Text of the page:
7. The overall clinical labor market will eventually tighten again
While Covid-19 may have a transformative impact on how and where we provide care, the macro supply and demand trends that made for a tight clinical labor market pre-Covid will continue.
- On the demand side, while Covid-19 mortality among older patients is clearly the highest among all population segments, "it's not going to change the fact that we are getting older and sicker as a population," Berkow said." We will continue to see increasing demand for care and more complex care, particularly for more medical (as opposed to surgical) patients,"
- On the supply side, according to Berkow, "it is possible some baby boomers will put off retirement a little because of financial stress as well as mission. But they are still at the tail end of their careers—and as we backfill them with less experienced students, the gap between rising patient complexity and decreasing provider experience will continue to widen."
"Yes, we will need more mental health professionals," Berkow said, "but we already knew that. Yes, we have a problem of over-specialization and we need more cross-credentialing—that too was a trend before, that has just been highlighted by Covid-19."
8. Focus on the challenge of navigating disruptive innovation with a workforce accustomed to incremental improvement
Prior to Covid-19, the biggest overall strategic issue for health care leaders was determining how to dramatically overhaul care to provide consumer value. This mandate for disruptive innovation has posed a major workforce challenge, particularly for clinicians. Clinicians are not only accountable for safeguarding their patients' wellbeing, but also have "accomplished remarkable things" through incremental improvement.
"But now, incremental change is not fast enough," Berkow said. "So, we see lots of leaders falling in between these two lines—the market saying you need fast transformation, and the clinical workforce being a brake on the needed pace of change."
9. The crises has sparked a spirit of innovation among staff—which will benefit the organization if leaders act now
One positive effect of the pandemic has been opening the window for transformation among clinicians, who have dramatically changed in response to a public health crisis. Clinicians—and front-line clinicians in particular—have leaned into evolving their role, reactivating privileges, moving into other specialties, altering their sites of practice, and more.
"Clinicians stepped up and said, 'here is where I can add value,'" Berkow said. "Changes that health systems had been trying for years to get them to embrace, they were suddenly running past those goals and saying, 'Here is a different way I can practice.'"
This is where the workforce opportunity is in health care. "We can't stop our population from aging, nor baby boomers from retiring," Berkow said. "But we can capitalize on this changed spirit we see in clinicians in terms of how to respond to Covid-19 … But the opportunity is time limited. You can already see some Covid-19 response softening. Financial stability of clinicians will return. We will go back to the tight labor market. This window of opportunity will eventually close."
10. Identify opportunities, codify positive changes, and find the potential in this challenging time
Many forward-looking executives are already trying to capitalize on the changed spirit among clinicians. Research interviews with these organizations point to a subset of actions that seem to be working well:
- Normalize how clinicians are now flexing to provide care.Have leaders sit down and consider all the shifts that clinicians have naturally made, identify the ones that should endure, and move them from crisis norms to standard operating procedures.Working in partnership with unions and professional associations can be especially critical here.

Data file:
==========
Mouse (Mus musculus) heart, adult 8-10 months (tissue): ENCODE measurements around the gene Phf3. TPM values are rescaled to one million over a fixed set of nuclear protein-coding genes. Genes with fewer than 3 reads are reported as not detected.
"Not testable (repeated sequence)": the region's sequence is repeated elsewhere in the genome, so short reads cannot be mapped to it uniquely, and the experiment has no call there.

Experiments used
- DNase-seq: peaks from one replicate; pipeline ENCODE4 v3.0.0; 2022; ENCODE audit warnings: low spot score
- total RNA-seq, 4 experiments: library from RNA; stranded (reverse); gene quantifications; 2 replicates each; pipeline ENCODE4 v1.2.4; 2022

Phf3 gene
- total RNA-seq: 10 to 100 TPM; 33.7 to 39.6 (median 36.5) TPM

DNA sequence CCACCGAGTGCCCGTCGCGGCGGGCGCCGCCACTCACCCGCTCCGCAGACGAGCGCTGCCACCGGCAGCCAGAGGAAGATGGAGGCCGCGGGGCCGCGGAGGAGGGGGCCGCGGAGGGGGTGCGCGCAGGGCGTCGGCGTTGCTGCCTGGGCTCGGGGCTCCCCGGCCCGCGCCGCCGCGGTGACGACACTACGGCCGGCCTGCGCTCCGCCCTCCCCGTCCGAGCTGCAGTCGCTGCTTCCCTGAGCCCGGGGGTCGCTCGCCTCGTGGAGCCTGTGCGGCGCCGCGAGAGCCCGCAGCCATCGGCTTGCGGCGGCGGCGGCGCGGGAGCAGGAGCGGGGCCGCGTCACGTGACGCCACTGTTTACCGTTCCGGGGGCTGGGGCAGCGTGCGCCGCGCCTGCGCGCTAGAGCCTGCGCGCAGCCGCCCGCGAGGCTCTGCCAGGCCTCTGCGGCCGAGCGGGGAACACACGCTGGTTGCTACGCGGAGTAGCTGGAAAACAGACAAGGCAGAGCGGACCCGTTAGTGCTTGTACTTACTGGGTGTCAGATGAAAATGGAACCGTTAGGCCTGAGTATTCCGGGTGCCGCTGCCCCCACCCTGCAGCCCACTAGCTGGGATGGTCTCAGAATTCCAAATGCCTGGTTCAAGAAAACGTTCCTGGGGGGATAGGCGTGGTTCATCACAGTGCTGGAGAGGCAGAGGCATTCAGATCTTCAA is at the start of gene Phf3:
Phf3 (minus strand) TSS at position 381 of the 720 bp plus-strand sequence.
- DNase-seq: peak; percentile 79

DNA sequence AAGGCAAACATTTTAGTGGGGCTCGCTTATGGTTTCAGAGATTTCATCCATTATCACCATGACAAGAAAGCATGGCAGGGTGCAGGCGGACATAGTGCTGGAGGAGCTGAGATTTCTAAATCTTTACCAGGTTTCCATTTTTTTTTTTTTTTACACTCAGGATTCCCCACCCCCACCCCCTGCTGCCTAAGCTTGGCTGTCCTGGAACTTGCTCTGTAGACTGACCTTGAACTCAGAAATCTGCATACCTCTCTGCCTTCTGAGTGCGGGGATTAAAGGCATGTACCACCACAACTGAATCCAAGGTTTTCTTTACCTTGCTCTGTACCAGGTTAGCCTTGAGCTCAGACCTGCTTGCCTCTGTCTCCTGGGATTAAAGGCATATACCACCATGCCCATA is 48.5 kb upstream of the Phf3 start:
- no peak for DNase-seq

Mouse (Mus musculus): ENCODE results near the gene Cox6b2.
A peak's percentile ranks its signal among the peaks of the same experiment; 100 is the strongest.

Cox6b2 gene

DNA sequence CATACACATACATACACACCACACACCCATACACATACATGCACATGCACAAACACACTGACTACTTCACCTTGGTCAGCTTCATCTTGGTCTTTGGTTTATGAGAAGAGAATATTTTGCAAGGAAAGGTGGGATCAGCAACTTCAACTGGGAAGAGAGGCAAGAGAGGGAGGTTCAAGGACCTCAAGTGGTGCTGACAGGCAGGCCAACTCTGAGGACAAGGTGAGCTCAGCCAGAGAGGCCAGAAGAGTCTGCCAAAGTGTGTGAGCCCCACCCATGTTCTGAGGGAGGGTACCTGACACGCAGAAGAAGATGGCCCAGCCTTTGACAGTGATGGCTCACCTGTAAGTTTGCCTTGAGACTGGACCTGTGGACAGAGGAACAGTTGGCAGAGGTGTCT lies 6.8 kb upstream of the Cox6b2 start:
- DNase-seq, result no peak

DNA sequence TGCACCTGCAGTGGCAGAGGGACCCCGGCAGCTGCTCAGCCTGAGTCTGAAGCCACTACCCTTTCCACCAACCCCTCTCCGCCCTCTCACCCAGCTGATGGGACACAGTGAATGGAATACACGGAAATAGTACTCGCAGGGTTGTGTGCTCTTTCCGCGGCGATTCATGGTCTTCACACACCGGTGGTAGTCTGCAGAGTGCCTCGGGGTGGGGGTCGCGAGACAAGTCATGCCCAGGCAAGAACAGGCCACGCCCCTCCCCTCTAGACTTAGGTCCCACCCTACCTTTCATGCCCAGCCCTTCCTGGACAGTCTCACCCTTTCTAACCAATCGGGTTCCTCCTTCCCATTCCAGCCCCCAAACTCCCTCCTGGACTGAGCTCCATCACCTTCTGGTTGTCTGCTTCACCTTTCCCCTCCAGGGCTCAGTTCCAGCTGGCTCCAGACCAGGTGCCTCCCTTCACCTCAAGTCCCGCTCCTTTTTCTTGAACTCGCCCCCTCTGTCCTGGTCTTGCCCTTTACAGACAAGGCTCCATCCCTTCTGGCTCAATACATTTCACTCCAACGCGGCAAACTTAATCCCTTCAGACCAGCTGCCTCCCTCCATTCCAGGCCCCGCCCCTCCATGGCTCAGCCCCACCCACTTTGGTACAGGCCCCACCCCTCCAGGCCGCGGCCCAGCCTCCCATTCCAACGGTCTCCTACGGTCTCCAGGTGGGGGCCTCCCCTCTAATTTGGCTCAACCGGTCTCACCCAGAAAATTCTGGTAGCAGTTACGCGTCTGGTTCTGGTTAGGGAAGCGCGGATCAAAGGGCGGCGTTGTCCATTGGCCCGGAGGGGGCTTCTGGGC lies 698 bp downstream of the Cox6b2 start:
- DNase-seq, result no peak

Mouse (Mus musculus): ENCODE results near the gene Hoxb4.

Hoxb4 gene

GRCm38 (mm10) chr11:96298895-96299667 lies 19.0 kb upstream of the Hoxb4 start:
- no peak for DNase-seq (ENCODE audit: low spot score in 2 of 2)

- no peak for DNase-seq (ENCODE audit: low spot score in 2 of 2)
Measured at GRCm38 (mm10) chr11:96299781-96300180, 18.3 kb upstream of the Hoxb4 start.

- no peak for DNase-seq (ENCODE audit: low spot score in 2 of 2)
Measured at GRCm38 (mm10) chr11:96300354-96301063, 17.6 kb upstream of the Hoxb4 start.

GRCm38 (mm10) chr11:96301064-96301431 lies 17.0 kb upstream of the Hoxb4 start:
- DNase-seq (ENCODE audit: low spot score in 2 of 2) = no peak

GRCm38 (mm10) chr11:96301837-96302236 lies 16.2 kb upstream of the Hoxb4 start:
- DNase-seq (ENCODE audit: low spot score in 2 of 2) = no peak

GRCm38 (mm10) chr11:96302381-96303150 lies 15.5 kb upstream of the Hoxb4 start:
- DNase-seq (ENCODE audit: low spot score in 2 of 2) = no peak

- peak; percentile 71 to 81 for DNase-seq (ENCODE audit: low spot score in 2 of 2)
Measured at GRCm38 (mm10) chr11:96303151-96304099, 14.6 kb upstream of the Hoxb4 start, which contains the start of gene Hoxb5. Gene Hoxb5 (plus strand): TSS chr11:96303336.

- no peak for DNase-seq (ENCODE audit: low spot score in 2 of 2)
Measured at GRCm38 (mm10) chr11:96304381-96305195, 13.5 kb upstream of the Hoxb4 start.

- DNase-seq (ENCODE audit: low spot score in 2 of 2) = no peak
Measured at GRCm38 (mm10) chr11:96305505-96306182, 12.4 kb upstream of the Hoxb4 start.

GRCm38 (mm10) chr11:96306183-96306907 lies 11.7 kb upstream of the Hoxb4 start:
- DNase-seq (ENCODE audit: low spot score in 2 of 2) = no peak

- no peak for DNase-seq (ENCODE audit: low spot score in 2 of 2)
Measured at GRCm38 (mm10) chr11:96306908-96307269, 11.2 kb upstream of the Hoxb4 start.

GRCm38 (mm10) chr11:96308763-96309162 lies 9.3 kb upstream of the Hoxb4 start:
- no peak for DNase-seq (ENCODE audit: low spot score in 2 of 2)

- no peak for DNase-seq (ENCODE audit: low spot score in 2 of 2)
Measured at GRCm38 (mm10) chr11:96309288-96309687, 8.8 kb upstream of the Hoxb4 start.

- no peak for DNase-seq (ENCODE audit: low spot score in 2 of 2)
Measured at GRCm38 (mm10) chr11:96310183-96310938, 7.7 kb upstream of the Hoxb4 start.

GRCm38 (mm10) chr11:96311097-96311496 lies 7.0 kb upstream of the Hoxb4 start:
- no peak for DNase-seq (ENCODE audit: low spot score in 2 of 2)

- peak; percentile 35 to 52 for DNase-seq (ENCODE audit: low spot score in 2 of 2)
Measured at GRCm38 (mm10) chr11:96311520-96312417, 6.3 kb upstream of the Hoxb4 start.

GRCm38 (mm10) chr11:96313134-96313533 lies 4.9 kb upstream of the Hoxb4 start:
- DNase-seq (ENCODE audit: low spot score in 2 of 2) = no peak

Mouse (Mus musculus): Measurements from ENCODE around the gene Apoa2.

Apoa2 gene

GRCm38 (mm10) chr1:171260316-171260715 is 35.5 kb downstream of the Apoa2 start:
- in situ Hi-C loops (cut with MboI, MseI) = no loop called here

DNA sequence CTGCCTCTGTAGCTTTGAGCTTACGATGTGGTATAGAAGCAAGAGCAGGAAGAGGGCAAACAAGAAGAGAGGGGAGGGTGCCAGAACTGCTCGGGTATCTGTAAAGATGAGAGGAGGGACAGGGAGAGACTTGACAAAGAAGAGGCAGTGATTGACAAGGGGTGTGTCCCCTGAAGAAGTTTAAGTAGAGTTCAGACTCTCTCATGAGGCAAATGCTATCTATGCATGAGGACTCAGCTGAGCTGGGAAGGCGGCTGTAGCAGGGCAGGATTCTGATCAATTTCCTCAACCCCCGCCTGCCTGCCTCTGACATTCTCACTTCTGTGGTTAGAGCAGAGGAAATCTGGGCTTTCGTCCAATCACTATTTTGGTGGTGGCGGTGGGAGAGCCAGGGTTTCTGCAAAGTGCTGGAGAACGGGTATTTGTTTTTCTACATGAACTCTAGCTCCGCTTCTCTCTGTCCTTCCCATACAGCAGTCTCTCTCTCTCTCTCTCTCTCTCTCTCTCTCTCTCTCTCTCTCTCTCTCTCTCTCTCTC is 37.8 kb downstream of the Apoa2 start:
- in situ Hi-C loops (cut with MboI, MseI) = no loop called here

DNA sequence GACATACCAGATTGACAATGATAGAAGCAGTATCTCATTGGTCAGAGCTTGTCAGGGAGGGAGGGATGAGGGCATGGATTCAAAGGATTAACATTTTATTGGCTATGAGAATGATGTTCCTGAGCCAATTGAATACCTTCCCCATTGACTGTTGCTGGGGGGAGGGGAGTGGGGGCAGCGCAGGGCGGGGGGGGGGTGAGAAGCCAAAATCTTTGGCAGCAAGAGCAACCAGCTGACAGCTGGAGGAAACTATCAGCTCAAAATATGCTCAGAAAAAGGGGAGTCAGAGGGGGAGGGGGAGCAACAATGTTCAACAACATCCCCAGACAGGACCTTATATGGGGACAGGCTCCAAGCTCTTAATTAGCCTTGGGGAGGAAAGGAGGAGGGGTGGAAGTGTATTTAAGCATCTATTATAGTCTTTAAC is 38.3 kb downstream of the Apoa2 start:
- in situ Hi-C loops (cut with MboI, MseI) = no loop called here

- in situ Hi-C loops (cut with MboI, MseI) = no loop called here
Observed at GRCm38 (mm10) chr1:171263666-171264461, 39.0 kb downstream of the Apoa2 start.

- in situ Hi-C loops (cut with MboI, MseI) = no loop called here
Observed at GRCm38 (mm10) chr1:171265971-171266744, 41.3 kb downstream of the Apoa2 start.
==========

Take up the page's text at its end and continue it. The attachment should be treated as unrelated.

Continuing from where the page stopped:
- Focus engagement efforts on bolstering emotional support. To free up both leader and staff bandwidth for the most important issues, leaders should prioritize addressing burnout before resolving other kinds of engagement issues.
- Pick your clinical workforce now. The labor market is not quite as tight as it has been or will be—making now the time to reset baseline expectations for staff members. "You can say to people, this is what we need from you as a clinician who works here. I need you to be more agile, more accepting or out in front when it comes to change. And we need to align that in incentives," Berkow said. Also, ensure those requirements are reflected in hiring filters to help the organization bring in people with the outlook that it needs.
- Leverage the spotlight. For now, national and local media are still focused on the amazing job frontline clinical workers are doing—but not necessarily the larger organization, and not in ways that necessarily tell the story leaders most need to publicize to the workforce. "I am encouraging provider organizations to find ways to put that spotlight on how safe we are making our sites. The sacrifices we are making to do that. The agility that workers are showing in response to the challenge. And also deliberately trying to highlight the work of some of the professionals we know will be hard to backfill in the months and years ahead," Berkow said.
In closing, Berkow asked leaders to remember the fundamentals of employee recognition—essentially, "When you go to recognize people, really try to recognize specific great things they have done. Not just my workforce is great. Call out when a unit hits a certain survival rate or, think back across the last week and the most impactful changes a unit made, and recount specific stories—that helps your workforce know that you are truly aware of and value what they are doing. Acknowledge them as professionals—not just for being wonderful people."
Slide deck: Support staff and build resiliency in an era of great turbulence
Frontline caregivers have been bearing much of the responsibility for caring for patients with Covid-19. How can health systems, payers, and other players in the health care sector meet the financial, emotional needs of these essential members of our workforce while acknowledging the continuing business challenges that most of the industry still faces during the ongoing pandemic?
Last Thursday, we hosted Advisory Board Vice President Steven Berkow to analyze the nature of the challenge, its strategic consequences for hospitals and health systems, and mitigation steps to take today.